Crafted of wood, iron, plant fiber and animal sinew, the model of 10 men paddling a canoe would strike most viewers as a beautiful object. But to Haa’yuups, head of the House of Takiishtakamlthat-h of the Huupa‘chesat-h First Nation, on Vancouver Island, Canada, it also holds a mystical power. A spirit canoe, it represents the ripple of invisible oars in the water — a sound that people of his community report hearing after they have purified themselves through fasting and bathing.
When the Northwest Coast Hall at the American Museum of Natural History reopens to the public on May 13, after a five-year, $19 million renovation, the spirit canoe — which was not previously shown — will be one of more than 1,000 artifacts on view. Organized by Haa’yuups and Peter Whiteley, the curator of North American ethnology at the museum, the redesigned exhibit expresses the perspectives of the 10 nations whose cultures are on display: placing an emphasis on the spiritual and functional purposes of the objects for the people who made them, and incorporating testimony from community representatives about government repression of their culture.
The Northwest Coast Hall was the first gallery to open at the museum. Inaugurated in 1899 by Franz Boas, a giant of anthropology who conducted extensive field work in the Pacific Northwest, it embodied what was at the time cutting-edge thinking. At other museums, notably the Smithsonian Institution in Washington, Indigenous people were regarded as “savages” who needed to be “civilized.”
In radical contrast, Boas presented non-Western artifacts as the fruits of various sophisticated civilizations. There wasn’t just one culture toward which all people were advancing. He popularized the idea of “cultural relativism,” in which societies exist as parallel universes, with beliefs and behaviors that are products of their environments. “It had a revolutionary quality,” Whiteley said. “Until then, ‘culture’ couldn’t be pluralized. Boas wanted to place people and objects in context.”
But yesterday’s revolution can come to seem retrograde. In the renovated hall, contextual labeling for the cultural artifacts has been amplified to portray the viewpoints, in the voices of Indigenous people, of the communities that made and used them. In a presentation of Haida carvings, for instance, there is a discussion of the End of Mourning Ceremony, which is held to release the spirit of the deceased a year or more after death. To this explanation is added a pungent commentary: “When missionaries arrived at our shores, they forced our Ancestors to adopt Western burial practices. Despite this, many of our traditions around death, mourning and remembrance have endured and are still practiced today.”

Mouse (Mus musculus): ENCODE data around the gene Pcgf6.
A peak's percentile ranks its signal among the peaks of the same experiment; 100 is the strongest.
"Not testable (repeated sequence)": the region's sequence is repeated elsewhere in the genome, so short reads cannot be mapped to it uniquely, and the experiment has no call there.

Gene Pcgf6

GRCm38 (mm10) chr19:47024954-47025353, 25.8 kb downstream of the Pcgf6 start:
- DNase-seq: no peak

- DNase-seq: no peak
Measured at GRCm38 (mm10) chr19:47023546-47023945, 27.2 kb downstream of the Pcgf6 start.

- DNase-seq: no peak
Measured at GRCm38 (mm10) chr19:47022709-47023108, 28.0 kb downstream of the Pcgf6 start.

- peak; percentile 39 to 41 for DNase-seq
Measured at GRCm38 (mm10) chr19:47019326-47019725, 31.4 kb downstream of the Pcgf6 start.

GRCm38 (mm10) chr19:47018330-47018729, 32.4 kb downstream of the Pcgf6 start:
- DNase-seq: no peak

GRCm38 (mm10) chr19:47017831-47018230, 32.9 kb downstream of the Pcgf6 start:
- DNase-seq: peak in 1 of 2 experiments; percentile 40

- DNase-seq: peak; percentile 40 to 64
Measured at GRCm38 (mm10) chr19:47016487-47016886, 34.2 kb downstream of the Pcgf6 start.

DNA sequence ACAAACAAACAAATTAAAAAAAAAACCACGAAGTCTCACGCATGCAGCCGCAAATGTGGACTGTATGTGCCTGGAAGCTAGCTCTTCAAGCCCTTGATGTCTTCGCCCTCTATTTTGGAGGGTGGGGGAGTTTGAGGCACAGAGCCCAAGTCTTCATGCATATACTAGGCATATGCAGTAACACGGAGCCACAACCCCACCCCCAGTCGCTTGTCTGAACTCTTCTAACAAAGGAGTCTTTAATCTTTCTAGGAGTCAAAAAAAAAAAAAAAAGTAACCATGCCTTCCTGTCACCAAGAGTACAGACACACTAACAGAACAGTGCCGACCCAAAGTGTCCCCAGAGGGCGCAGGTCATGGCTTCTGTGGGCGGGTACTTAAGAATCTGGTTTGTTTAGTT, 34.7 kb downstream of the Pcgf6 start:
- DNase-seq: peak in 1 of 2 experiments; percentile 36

Notwithstanding these curatorial interventions, some critics argue that the very idea of storing masterpieces of colonized societies in an anthropological museum is outdated. Haa’yuups is one of them. “I still believe that that material belongs to us and it will never be given its true value in any other setting than our own Houses,” he said.
Since 1998, the museum has returned 1,850 objects that hold singular importance to American Indigenous people, guided by the Native American Graves Protection and Repatriation Act of 1990. But communities are seeking more. In a statement this week, the museum said it was in discussions with the representatives of Indigenous nations and “pursuing a process for limited repatriation as we explore multiple ways of continuing our relationship.”
Haa’yuups said he knows that a large-scale restitution is unlikely to happen anytime soon, and so he accepted the museum’s invitation to participate in the renovation project. Consultants from nine First Nations were enlisted as well.
“I wanted the treasures to be contextualized in a rich way and seen as the wealth of our people that had been stolen away,” Haa’yuups explained. “I wanted to see every bit of background in the display cases filled with words of the people who lived there. The single most important thing we could do is feature somehow the variety of belief systems that existed on the Northwest Coast and underline the particularity and similarity between them.”
Public institutions are increasingly responsive to charges of post-colonialism and racism. In January, the museum removed from its front steps a bronze statue of Theodore Roosevelt astride a horse and flanked by a Native American and an African, both bare-chested. In another gesture, it is in planning stages for mounting in the rotunda a land acquisition plaque that acknowledges that its building stands on land that once belonged to the Lenape. (The Metropolitan Museum installed such a sign a year ago, after adding its first full-time curator of Native American art, Patricia Marroquin Norby.)
The physical alterations to the Northwest Coast Hall, made in collaboration with the architect Kulapat Yantrasast of the firm wHY, are subtler. The transitions between eight alcoves and four corner galleries that represent 10 nations were opened up. “It’s not a radical departure,” said Lauri Halderman, vice president for exhibition. “It’s down in the details.” Formerly bordered on three sides, the alcoves have been reconfigured with walkways that ease visitor circulation and, on a conceptual level, reflect the porosity between these communities.